A randomised controlled trial of preventive spinal manipulation with and without a home exercise program for patients with chronic neck pain.

Martel J, Dugas C, Dubois JD, Descarreaux M - BMC Musculoskelet Disord (2011)

Co-intervention and use of ice during the preventive phase of the trial. * Indicates a significant group difference in use of ice and ** a significant group difference in co-intervention.
© Copyright Policy - open-access
Related In: Results  -  Collection

License
Show All Figures
getmorefigures.php?uid=PMC3045999&req=5

Figure 3: Co-intervention and use of ice during the preventive phase of the trial. * Indicates a significant group difference in use of ice and ** a significant group difference in co-intervention.
Mentions: Significant between group differences were noted for both the number of co-intervention episodes (p = 0.006) and ice application (p = 0.032). The attention-control group required significantly more co-intervention (7.6 ± 1.1) compared to the other 2 groups (4.1 ± 0.9 and 2.9 ± 0.9). Moreover, the attention-control group chose to apply ice as a pain-relieving modality significantly more often (20.8 ± 4.7) that the other 2 groups (7.8 ± 4.0 and 4.5 ± 4.2). Figure 3 reports the co-intervention and ice-use data for all groups.

Bottom Line: The objective of the study is to investigate the efficacy of preventive spinal manipulative therapy (SMT) compared to a no treatment group in NCNP patients.Further research is needed to delineate the specific and non-specific effects of treatment modalities to prevent unnecessary disability and to minimise morbidity related to NCNP.Additional investigation is also required to identify the best strategies for secondary and tertiary prevention of NCNP.

View Article: PubMed Central - HTML - PubMed

Affiliation: Département de Chiropratique, Université du Québec à Trois-Rivières, Trois-Rivières G9A 5H7, Canada.

ABSTRACT

Background: Evidence indicates that supervised home exercises, combined or not with manual therapy, can be beneficial for patients with non-specific chronic neck pain (NCNP). The objective of the study is to investigate the efficacy of preventive spinal manipulative therapy (SMT) compared to a no treatment group in NCNP patients. Another objective is to assess the efficacy of SMT with and without a home exercise program.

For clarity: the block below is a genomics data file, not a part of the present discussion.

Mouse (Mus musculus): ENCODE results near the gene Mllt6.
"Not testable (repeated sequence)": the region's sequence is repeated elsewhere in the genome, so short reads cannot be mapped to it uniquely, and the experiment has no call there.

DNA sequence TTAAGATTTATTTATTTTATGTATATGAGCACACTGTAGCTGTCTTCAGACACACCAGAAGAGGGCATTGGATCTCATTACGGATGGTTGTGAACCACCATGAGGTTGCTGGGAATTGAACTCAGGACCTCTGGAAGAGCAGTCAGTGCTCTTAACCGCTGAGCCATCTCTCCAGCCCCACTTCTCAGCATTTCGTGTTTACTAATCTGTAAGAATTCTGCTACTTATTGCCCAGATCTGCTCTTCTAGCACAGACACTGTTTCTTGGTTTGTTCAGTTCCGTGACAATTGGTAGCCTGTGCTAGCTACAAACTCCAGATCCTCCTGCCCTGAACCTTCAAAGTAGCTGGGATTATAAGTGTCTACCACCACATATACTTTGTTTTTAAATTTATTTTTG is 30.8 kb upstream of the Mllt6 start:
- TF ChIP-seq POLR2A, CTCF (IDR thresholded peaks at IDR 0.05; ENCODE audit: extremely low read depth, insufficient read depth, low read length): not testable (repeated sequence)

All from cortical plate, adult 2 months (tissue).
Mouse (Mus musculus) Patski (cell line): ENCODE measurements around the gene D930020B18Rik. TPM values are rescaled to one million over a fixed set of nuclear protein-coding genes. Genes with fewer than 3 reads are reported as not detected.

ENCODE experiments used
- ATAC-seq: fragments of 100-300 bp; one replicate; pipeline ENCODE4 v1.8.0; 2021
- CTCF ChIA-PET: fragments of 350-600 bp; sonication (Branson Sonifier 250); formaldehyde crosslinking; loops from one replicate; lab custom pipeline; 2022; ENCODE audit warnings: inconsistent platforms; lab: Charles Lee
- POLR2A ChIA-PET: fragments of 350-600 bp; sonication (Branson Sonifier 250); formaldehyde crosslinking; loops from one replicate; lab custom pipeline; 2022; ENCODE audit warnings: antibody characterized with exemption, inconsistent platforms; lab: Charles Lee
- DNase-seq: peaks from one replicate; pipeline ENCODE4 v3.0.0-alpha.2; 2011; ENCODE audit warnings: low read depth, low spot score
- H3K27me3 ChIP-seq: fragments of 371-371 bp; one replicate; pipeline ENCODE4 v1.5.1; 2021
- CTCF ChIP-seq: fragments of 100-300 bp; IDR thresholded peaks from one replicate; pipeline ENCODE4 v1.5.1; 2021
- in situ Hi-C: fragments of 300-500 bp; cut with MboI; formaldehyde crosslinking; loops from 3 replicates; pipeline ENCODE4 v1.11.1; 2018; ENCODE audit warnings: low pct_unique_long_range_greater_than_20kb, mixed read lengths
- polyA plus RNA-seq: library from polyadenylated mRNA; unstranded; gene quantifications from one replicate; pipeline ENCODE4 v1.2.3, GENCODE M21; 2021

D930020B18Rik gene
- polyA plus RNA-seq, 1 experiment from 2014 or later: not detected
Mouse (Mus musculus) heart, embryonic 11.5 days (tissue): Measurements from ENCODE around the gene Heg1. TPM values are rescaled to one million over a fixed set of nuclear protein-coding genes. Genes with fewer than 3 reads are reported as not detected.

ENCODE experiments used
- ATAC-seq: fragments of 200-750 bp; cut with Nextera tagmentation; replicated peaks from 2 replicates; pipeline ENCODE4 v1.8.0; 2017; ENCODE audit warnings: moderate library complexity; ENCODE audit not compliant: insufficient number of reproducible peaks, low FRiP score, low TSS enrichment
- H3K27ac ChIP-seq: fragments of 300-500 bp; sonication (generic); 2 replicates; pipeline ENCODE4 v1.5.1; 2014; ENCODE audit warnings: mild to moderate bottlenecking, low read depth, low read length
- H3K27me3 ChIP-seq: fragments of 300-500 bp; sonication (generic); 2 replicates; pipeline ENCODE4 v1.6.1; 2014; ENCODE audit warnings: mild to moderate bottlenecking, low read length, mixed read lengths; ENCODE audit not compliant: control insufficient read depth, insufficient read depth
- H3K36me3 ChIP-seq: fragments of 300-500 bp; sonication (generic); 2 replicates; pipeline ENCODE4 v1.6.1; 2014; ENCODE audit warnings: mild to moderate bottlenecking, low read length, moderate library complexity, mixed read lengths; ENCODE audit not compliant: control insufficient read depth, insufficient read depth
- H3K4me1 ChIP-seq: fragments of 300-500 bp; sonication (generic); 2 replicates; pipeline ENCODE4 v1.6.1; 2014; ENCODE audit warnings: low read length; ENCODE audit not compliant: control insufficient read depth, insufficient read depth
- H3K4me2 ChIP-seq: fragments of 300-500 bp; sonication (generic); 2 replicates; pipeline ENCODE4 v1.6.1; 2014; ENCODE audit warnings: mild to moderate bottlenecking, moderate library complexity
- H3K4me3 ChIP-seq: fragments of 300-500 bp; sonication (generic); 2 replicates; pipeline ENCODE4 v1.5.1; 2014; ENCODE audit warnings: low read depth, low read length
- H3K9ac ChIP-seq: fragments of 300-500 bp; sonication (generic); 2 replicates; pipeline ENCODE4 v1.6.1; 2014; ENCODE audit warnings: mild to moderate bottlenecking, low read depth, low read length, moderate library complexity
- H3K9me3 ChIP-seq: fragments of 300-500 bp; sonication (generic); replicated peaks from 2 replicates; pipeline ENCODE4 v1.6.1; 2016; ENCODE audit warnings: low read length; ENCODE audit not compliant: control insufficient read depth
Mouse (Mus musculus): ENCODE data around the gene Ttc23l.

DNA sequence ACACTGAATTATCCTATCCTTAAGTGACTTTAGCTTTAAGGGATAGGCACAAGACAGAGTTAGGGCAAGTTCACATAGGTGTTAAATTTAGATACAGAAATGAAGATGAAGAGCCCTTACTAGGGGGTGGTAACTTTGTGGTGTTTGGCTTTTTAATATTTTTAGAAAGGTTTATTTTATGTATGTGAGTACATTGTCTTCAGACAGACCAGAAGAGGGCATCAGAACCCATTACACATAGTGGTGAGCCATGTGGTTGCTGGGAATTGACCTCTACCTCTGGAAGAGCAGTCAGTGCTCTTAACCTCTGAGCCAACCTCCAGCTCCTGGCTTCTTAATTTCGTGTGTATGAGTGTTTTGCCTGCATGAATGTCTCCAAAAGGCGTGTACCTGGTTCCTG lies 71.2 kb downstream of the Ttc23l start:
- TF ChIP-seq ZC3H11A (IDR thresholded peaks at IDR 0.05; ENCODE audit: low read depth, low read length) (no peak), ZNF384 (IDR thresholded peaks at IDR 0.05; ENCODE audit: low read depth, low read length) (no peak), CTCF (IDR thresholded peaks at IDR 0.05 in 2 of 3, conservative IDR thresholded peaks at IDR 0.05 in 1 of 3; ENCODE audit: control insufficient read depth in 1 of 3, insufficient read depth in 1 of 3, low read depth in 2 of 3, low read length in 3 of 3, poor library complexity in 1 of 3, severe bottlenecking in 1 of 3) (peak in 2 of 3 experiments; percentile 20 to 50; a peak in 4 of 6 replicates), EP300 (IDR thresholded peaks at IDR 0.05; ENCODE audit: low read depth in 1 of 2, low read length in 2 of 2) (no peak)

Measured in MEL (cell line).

Methods: Ninety-eight patients underwent a short symptomatic phase of treatment before being randomly allocated to either an attention-group (n = 29), a SMT group (n = 36) or a SMT + exercise group (n = 33). The preventive phase of treatment, which lasted for 10 months, consisted of meeting with a chiropractor every two months to evaluate and discuss symptoms (attention-control group), 1 monthly SMT session (SMT group) or 1 monthly SMT session combined with a home exercise program (SMT + exercise group). The primary and secondary outcome measures were represented by scores on a 10-cm visual analog scale (VAS), active cervical ranges of motion (cROM), the neck disability index (NDI) and the Bournemouth questionnaire (BQ). Exploratory outcome measures were scored on the Fear-avoidance Behaviour Questionnaire (FABQ) and the SF-12 Questionnaire.

Results: Our results show that, in the preventive phase of the trial, all 3 groups showed primary and secondary outcomes scores similar to those obtain following the non-randomised, symptomatic phase. No group difference was observed for the primary, secondary and exploratory variables. Significant improvements in FABQ scores were noted in all groups during the preventive phase of the trial. However, no significant change in health related quality of life (HRQL) was associated with the preventive phase.

Conclusions: This study hypothesised that participants in the combined intervention group would have less pain and disability and better function than participants from the 2 other groups during the preventive phase of the trial. This hypothesis was not supported by the study results. Lack of a treatment specific effect is discussed in relation to the placebo and patient provider interactions in manual therapies. Further research is needed to delineate the specific and non-specific effects of treatment modalities to prevent unnecessary disability and to minimise morbidity related to NCNP. Additional investigation is also required to identify the best strategies for secondary and tertiary prevention of NCNP.

Trial registration: ClinicalTrials.gov: NCT00566930.

Show MeSH
Related in: MedlinePlus